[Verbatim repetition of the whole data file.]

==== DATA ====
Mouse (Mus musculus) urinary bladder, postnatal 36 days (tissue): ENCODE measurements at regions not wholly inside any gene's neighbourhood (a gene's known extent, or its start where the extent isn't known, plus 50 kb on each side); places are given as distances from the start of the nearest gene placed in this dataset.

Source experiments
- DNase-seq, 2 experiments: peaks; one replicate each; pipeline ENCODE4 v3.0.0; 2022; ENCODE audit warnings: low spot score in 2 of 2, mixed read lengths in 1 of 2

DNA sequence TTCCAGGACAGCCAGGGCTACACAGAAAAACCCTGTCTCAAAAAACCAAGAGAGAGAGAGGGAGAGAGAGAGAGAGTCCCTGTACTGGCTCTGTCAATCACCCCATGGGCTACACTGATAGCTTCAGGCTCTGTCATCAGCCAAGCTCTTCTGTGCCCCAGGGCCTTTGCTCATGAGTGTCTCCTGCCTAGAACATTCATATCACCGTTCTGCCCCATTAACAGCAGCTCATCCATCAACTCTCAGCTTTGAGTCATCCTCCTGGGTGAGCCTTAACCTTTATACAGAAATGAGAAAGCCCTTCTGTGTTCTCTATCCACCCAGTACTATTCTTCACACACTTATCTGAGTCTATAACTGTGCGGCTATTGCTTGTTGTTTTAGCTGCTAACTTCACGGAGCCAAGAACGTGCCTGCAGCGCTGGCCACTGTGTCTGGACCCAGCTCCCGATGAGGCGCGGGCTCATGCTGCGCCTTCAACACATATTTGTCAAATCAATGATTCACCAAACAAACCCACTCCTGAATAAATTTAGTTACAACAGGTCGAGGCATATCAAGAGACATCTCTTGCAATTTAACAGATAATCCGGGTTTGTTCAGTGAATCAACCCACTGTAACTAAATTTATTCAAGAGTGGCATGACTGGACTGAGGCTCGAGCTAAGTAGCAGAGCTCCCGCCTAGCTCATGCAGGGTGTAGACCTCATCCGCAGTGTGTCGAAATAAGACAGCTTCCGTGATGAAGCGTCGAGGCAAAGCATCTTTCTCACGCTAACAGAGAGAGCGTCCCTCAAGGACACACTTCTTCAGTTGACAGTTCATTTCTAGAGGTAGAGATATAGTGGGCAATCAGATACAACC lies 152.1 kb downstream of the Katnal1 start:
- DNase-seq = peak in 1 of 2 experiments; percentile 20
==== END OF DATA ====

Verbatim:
Mouse (Mus musculus) urinary bladder, postnatal 36 days (tissue): ENCODE measurements at regions not wholly inside any gene's neighbourhood (a gene's known extent, or its start where the extent isn't known, plus 50 kb on each side); places are given as distances from the start of the nearest gene placed in this dataset.

Source experiments
- DNase-seq, 2 experiments: peaks; one replicate each; pipeline ENCODE4 v3.0.0; 2022; ENCODE audit warnings: low spot score in 2 of 2, mixed read lengths in 1 of 2

DNA sequence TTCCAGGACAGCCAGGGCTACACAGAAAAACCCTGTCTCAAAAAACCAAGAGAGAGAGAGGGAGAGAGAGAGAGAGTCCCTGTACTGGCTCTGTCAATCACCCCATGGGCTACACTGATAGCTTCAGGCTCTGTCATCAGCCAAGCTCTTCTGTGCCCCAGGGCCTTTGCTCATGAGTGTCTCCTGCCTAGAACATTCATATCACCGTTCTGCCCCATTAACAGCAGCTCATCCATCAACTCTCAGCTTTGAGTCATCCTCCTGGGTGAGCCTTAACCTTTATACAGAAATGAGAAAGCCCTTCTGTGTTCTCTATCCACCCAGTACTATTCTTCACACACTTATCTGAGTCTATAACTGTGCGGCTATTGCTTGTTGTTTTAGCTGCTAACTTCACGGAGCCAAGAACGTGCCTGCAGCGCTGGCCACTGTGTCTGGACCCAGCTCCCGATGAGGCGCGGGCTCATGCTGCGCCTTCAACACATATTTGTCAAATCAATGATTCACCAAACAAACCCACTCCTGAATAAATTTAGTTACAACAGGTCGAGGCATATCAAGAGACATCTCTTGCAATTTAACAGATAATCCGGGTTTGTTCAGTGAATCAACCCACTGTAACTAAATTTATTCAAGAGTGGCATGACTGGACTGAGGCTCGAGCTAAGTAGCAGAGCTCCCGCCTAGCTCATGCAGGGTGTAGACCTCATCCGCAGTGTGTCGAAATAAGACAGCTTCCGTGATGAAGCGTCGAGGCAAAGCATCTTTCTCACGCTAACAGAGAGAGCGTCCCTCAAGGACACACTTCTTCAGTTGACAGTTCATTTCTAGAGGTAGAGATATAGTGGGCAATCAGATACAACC lies 152.1 kb downstream of the Katnal1 start:
- DNase-seq = peak in 1 of 2 experiments; percentile 20